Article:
Last year I visited seven UNESCO sites in the Netherlands. This leaves three sites for my itinerary this year. The first of these I visited this year was the Rietveld Schröder House in Utrecht. I even found a willing victim who wanted to visit the site together with me.
In short, what to expect from the Rietveld Schroder House is in a way similar to what can be seen at the Van Nelle Factory. The Rietveld Schröder House is another example of Dutch efficiency and good usage of space.
Whereas the Van Nelle Factory was built with multi-functionality in mind, the Rietveld Schröder House is multi-functionality in the flesh. It’s a small space which can be transformed during the day into a huge space by moving walls & windows around.
Does this sound vague yet? I guess it’s one of those things you’d kind of have to experience…
The only way to visit the house is by booking an audio tour in advance. It’s very important to book beforehand because I have seen people get turned away at the ticket office. The house is located at the outskirts of Utrecht, so if you’re turned away you have to travel all the way back to the city centre.
You’re allowed to take photos inside, which made me very happy because I didn’t expect that.
Photography and audio tours are not best friends though. For most of the tour I was juggling with the audio tour telephone thingie in one hand & my camera in the other. It’s awkward at times, but whenever I had the choice I opted for the photos and let the audio guide blabber on about the building itself from the floor. You’re not allowed to touch any of the furniture inside, so the struggle is real when it comes to having your hands full.
Audio tours don’t really inspire me much. I prefer human interaction during a tour. Luckily part of this tour includes a demonstration. When we entered the upstairs part of the house, all the room were closed. The tour guide called this the “night mode” of the house. She then demonstrated what the “day mode” looks like and how the whole place can open up, including walls & windows. This means that plenty of light flows into the house and there’s enough space for the whole family to roam around.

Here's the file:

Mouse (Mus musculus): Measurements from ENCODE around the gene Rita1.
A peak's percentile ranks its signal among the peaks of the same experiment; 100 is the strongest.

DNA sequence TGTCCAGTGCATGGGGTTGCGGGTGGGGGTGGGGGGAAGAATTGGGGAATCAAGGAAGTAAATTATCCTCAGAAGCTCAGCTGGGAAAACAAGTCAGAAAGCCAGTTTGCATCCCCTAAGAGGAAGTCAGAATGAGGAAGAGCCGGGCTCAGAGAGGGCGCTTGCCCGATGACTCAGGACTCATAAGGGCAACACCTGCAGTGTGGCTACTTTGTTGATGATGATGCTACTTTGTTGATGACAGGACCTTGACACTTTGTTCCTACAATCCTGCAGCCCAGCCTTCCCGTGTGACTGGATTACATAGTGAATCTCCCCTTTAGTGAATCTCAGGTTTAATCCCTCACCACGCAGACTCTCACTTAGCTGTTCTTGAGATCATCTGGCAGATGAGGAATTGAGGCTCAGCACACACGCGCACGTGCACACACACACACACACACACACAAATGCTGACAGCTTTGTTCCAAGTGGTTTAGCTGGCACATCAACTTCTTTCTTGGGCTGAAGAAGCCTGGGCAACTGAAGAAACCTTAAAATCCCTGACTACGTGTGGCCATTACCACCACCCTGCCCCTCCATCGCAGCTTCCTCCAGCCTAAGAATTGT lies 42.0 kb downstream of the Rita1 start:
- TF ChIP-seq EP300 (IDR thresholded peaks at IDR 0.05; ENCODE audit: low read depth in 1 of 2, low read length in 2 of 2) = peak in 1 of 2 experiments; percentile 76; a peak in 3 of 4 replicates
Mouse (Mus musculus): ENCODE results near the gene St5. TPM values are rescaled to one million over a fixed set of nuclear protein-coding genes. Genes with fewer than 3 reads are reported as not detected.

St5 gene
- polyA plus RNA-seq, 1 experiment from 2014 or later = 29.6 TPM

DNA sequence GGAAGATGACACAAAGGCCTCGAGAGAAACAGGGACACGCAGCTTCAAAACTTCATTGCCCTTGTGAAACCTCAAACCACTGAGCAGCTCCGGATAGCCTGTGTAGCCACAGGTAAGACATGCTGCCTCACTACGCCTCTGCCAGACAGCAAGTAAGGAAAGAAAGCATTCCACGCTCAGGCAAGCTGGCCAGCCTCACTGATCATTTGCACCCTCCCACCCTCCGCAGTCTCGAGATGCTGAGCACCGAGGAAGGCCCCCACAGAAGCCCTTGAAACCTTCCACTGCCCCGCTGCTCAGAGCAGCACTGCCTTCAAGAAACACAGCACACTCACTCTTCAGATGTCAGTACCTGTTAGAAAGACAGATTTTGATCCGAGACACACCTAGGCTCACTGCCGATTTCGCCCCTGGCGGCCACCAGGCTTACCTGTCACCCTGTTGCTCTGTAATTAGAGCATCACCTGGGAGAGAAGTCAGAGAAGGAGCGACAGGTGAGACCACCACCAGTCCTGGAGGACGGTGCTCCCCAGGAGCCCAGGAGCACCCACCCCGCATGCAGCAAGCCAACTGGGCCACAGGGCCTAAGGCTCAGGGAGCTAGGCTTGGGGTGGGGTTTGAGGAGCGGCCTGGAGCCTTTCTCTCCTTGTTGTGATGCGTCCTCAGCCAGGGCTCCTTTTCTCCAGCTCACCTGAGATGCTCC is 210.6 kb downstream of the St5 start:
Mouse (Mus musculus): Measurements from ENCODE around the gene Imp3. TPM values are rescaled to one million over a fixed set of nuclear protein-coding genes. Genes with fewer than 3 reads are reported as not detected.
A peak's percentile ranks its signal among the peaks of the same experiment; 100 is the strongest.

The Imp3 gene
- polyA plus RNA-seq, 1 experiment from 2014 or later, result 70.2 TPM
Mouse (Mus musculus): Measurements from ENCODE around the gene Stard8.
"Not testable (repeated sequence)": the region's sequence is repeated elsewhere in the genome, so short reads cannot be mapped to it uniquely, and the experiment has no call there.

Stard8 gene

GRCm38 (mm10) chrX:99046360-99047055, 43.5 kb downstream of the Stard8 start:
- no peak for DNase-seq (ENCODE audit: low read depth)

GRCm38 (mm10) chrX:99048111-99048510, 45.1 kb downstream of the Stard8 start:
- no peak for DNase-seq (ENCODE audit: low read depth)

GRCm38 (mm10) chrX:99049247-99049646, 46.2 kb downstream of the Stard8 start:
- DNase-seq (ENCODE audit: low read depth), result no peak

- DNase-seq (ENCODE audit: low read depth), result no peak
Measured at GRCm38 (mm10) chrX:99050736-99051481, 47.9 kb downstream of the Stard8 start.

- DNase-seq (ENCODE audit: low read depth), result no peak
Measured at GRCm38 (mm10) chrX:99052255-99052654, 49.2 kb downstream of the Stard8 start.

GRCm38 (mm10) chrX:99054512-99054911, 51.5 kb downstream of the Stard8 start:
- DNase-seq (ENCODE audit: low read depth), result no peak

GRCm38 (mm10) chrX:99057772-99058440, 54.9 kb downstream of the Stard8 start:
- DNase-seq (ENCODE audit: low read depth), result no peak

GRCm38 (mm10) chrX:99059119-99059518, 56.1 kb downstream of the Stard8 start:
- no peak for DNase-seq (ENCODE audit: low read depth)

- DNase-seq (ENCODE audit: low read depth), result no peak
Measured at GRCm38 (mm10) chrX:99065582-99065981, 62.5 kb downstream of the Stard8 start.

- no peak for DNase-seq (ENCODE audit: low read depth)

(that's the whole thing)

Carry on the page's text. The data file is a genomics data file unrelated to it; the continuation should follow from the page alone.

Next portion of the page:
The only thing we noticed is that there isn’t much closet space for someone who has a room for her books and a room for her clothes, this would be a big no-no.
History of the Rietveld Schröder House
The Rietveld Schröder House was commissioned by Truus Schröder-Schräder and designed by the architect Gerrit Thomas Rietveld. It was built in 1924. The small one-family house portrayed the ideals of the De Stijl group of artists and architects in the Netherlands in the 1920s. The interiors and furniture are an integral part of its design and have been given the same UNESCO recognition.
Walking Tour Rietveld Schroder
This year is a special year for “De Stijl”, that’s why there are special Rietveld Walking routes through Utrecht.
We visited two buildings that were designed by Rietveld on the way back to the city centre. It was immediately apparent that the first one was designed by Rietveld, however, the second one is a bit more incognito.
The best way to end the day is by strolling through Utrecht for a while. That’s exactly what we did. It’s a city I haven’t visited often, so I enjoy exploring the little back alleys and neighbourhoods.
The UNESCO sites in the Netherlands are quite interesting. A few of them are about the Dutchies’ fight with & appreciation of water: Schokland, Woudagemaal & Kinderdijk. Others are all about the Dutchies inventiveness. The Rietveld Schoder House is part of the latter grouping. My expectations of the site were quite low, as architecture is not my favourite subject. However, as was the case when I visited the Van Nelle Factory, I was happily surprised!